Nora Holt: A Black Flapper With Music in Her Bones
Updated: Dec 25, 2021
When people think of Nora Holt, they think of the first black woman to get a master's in the United States. That does not paint the full picture of Holt's life. Holt was also a composer, singer, as well as music critic. Nora Holt was born Lena, or Lora Douglas, in either 1884 or 85. in Kansas City, Kansas. Her father, Calvin Douglas, was an African Methodist Episcopal Church. Her mother, Gracie Douglas, was the first matron of the girl's building at Western University. When Lena was a child, her mother nourished her passion for music, encouraging her to take piano lessons at age four, which led to her learning the organ. In 1907, her father penned the lyrics to the Western University school song "O Western U." for the dedication of Grant Hall, and Holt composed the music but destroyed the score in a dispute for authorship between her and her music professor, who assisted in a limited capacity. In 1917 Holt graduated from Western University with a Bachelor's degree in music. In 1918, she earned a Master's degree from the Chicago Musical College. Her thesis composition was an orchestral piece titled Rhapsody on Negro Themes. At 15, Holt married a musician called Sky James, but the marriage was short-lived, thankfully. Two years later, she married politician Philip Scroggins, and soon after, she married again, this time to a barber named Bruce Jones. In 1916, she married her fourth husband, George Holt, a wealthy hotelier in Chicago. After their marriage, she took her husband's surname and changed her first name to "Nora."
From 1917 to 1921 was a very busy time in Holt's life. She was a contributing writer to the Chicago Defender, a black daily newspaper. She created and published an editorial journal, Music and Poetry. After pinning an article "The chronological history of the NANM," she co-founded the Chicago Music Association and the National Association of Negro Musicians. In 1921 George passed away. The death of George Holt's lack of financial backing made Nora end the run of Music and Poetry. She also stepped down from her post at the NANM and ceased writing her column for The Chicago Defender. Nora inherited a considerable inheritance. In 1923she married again, this time to Joseph Ray, a wealthy African American employed by steel magnate Charles Schwab. The couple wedded in extravagant style, but the guest saw emptiness and sadness on Holt's face throughout the event. The pair moved to Pennsylvania and were divorced within 19 months of marriage. Holt moved to New York City following her divorce. She became close friends with the novelist and critic Carl Van Vechten and many other well-to-do people from the Harlem Renaissance. For most of the 1920s, Holt was a "wild socialite." Holt's reputation made her a bigger-than-life character and kept her name in the news. She was known for hosting extravagant parties where she would sing and dance nude. Her signature song was "My Dad Rocks Me (With One Steady Roll)." In 1926, Holt moved all music possessions to a storage unit and left for Europe and Asia, where she spent 12 years singing at nightclubs and private parties. By this time, Holt had composed more than 200 works of orchestral music and chamber songs. Upon reaching France, Holt dyed her hair blonde and drove the French crowd mad with her sumptuous looks and beautiful voice that was sadly never recorded. Holt was a mainstay of nightlife in Shanghai off and on from 1932 to 1937, when the Japanese invaded China.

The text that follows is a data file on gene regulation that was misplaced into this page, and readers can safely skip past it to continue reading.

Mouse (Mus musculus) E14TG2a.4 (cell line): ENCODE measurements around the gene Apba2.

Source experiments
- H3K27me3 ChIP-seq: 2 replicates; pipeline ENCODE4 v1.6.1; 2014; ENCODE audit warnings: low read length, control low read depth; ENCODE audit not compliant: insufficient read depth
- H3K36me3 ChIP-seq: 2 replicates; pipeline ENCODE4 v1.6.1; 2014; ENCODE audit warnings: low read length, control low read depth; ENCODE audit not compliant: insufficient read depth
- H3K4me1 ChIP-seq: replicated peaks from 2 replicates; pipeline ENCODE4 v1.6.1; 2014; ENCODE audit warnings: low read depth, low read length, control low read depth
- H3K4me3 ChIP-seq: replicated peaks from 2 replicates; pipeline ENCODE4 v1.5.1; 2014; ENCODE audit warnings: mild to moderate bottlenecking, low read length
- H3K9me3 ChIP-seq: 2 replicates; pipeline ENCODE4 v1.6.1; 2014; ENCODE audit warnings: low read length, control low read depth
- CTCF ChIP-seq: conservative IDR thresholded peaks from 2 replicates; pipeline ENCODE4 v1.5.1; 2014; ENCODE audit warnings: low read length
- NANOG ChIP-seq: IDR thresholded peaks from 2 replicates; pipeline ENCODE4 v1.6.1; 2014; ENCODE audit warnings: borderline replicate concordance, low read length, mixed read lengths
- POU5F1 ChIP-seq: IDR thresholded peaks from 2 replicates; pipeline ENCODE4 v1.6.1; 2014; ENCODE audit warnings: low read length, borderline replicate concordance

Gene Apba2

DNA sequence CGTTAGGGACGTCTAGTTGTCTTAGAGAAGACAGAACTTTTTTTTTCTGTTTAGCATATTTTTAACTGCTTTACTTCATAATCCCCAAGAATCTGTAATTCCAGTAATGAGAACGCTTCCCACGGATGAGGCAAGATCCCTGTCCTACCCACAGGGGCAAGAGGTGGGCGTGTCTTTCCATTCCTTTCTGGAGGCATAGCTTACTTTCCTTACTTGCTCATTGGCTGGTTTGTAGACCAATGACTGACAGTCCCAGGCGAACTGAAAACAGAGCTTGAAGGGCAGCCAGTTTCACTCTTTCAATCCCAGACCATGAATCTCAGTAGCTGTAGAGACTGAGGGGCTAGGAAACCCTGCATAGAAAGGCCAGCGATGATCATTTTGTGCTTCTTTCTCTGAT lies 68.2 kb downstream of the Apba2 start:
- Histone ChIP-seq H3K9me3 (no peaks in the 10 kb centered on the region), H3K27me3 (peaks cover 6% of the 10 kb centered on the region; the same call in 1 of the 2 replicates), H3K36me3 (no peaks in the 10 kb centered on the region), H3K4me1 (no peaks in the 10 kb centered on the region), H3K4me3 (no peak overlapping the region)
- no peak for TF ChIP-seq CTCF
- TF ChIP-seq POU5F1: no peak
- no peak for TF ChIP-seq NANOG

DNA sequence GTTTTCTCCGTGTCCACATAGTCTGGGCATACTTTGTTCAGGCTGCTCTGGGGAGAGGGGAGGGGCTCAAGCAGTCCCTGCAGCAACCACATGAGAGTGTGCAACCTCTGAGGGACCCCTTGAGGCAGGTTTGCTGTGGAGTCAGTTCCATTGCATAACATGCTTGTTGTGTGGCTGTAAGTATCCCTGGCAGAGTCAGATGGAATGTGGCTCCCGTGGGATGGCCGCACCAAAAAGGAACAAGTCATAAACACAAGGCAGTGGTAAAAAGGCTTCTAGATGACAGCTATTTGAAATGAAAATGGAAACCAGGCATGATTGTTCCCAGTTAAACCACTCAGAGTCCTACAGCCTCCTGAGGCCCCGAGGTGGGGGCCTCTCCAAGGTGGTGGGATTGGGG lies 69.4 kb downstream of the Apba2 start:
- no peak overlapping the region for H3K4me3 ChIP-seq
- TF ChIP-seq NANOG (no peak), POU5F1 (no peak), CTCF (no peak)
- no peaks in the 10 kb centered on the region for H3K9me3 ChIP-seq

After returning from abroad, she discovered that her storage unit had been robbed, and only one published piece survived titled Negro Dance, a ragtime-like piano piece. She never attempted to reconstruct any of the lost compositions or any new compositions. Holt reinvented herself once more. She reclaimed her original surname, Douglas, attended USC, and earned a certification as a schoolteacher in Los Angeles. She was actively involved in the Los Angeles school board.in 1939 she opened the first Black-owned business in the historic Vermont-Jefferson district, "The Nora Holt Beauty Salon, where she promised to bring 'Hollywood service to West Side society matrons.'
In 1942 she moved back to Harlem, where she became an editor and a music critic for the Amsterdam News, a well-known Black newspaper. She spent most of her time condemning Black New Yorkers for their lack of support of concerts by Black musicians. She promoted the careers of a new generation of performers, including Martina Arroyo, Leontyne Price, and William Warfield. In 1945, she began the annual "American Negro Artists" festival on radio station WNYC, and she became the first African-American member of the Music Critics Circle of New York. In 1950 she served as the NANM, president of the New York City branch. From 1953 through 1964, she was the producer and musical director of a weekly program, "Nora Holt's Concert Showcase," on Harlem's WLIB radio station. In 1966, she took part in the First World Fiesta of Negro Arts in Senegal, where she sang and danced. On January 25, 1974, Nora Holt died a free spirit and an artist like no other.